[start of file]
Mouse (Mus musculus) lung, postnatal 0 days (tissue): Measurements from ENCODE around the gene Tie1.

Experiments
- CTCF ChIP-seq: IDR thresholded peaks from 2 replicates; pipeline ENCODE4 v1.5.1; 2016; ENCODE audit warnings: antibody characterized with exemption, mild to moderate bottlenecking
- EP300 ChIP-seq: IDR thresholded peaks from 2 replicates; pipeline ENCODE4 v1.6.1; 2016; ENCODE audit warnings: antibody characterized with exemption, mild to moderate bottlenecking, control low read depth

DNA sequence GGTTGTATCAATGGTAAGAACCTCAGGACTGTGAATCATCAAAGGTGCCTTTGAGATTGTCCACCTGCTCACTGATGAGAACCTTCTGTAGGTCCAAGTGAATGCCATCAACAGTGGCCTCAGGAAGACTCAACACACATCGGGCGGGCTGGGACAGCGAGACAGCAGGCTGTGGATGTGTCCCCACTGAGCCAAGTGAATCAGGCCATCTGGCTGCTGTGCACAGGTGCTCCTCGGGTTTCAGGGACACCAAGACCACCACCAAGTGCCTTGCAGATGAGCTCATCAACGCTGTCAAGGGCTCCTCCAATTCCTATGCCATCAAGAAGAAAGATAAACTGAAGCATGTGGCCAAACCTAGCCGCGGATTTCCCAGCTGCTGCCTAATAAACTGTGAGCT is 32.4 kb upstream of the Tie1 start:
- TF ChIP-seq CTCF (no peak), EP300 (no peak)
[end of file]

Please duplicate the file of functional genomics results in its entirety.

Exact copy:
Mouse (Mus musculus) lung, postnatal 0 days (tissue): Measurements from ENCODE around the gene Tie1.

Experiments
- CTCF ChIP-seq: IDR thresholded peaks from 2 replicates; pipeline ENCODE4 v1.5.1; 2016; ENCODE audit warnings: antibody characterized with exemption, mild to moderate bottlenecking
- EP300 ChIP-seq: IDR thresholded peaks from 2 replicates; pipeline ENCODE4 v1.6.1; 2016; ENCODE audit warnings: antibody characterized with exemption, mild to moderate bottlenecking, control low read depth

DNA sequence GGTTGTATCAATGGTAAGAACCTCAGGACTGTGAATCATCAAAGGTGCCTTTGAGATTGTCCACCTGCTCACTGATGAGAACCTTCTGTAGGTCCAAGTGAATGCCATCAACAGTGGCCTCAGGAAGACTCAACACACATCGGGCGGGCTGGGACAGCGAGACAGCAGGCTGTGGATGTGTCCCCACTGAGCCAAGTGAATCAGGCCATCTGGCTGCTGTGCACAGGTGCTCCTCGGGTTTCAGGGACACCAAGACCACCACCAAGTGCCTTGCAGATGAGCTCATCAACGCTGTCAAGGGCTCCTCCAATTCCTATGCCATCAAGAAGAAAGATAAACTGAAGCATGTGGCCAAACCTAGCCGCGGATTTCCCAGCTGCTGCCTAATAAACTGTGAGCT is 32.4 kb upstream of the Tie1 start:
- TF ChIP-seq CTCF (no peak), EP300 (no peak)